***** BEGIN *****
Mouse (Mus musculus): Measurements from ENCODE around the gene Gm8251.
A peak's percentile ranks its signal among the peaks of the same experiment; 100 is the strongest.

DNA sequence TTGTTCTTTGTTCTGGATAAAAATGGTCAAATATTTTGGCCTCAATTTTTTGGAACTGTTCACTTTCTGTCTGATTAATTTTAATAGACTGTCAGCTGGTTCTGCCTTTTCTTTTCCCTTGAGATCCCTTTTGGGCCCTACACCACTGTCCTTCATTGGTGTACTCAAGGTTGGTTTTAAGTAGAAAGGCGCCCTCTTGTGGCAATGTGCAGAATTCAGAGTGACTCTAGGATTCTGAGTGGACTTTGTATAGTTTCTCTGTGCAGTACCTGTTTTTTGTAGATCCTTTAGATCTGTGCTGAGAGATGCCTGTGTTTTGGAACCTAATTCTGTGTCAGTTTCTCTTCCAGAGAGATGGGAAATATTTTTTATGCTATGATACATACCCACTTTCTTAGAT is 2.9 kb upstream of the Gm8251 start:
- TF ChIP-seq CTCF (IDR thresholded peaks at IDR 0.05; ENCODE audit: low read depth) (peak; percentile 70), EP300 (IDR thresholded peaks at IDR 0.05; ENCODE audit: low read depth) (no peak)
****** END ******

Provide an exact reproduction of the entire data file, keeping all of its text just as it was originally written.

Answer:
Mouse (Mus musculus): Measurements from ENCODE around the gene Gm8251.
A peak's percentile ranks its signal among the peaks of the same experiment; 100 is the strongest.

DNA sequence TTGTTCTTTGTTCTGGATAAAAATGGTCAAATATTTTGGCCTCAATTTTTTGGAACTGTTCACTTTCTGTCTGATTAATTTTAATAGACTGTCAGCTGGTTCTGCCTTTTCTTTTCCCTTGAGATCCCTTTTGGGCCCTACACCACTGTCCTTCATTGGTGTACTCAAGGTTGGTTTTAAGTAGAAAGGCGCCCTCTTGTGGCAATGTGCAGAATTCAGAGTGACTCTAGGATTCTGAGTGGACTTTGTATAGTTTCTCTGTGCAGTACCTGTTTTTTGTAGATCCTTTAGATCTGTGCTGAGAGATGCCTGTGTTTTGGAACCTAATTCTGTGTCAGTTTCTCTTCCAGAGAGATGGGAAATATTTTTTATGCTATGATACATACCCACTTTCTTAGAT is 2.9 kb upstream of the Gm8251 start:
- TF ChIP-seq CTCF (IDR thresholded peaks at IDR 0.05; ENCODE audit: low read depth) (peak; percentile 70), EP300 (IDR thresholded peaks at IDR 0.05; ENCODE audit: low read depth) (no peak)